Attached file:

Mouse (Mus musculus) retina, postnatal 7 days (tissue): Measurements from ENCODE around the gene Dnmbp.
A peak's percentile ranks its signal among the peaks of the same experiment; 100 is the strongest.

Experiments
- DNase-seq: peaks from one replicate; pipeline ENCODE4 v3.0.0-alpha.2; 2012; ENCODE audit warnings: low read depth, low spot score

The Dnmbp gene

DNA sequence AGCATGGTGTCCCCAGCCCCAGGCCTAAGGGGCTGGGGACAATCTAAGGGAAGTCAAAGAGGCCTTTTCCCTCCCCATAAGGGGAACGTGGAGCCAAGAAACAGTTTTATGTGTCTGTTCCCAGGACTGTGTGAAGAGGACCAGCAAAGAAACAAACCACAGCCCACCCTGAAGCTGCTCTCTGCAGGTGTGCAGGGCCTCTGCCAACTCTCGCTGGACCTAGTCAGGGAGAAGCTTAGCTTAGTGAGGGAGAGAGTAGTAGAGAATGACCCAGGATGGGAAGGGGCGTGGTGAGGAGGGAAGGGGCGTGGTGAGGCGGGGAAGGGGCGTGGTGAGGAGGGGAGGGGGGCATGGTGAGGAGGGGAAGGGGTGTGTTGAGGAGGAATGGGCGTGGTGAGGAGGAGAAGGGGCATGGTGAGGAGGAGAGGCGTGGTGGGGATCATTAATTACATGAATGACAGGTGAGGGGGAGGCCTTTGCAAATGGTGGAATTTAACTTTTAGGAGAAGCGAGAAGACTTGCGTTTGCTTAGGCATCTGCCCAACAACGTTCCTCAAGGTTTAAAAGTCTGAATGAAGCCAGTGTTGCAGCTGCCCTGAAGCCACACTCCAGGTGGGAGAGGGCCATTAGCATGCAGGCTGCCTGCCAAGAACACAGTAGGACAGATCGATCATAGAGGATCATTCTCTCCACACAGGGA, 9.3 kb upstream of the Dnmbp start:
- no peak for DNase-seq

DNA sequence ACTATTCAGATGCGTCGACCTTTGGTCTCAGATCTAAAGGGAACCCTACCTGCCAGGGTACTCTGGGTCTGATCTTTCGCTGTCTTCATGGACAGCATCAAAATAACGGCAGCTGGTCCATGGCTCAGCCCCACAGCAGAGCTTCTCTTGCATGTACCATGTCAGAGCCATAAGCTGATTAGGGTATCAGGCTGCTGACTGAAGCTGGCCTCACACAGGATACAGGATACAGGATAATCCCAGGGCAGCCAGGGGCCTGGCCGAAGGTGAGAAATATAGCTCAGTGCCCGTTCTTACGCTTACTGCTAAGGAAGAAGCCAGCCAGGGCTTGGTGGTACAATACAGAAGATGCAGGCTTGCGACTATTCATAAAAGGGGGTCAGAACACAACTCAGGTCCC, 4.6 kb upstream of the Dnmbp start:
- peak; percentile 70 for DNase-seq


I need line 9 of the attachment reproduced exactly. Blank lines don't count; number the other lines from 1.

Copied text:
- peak; percentile 70 for DNase-seq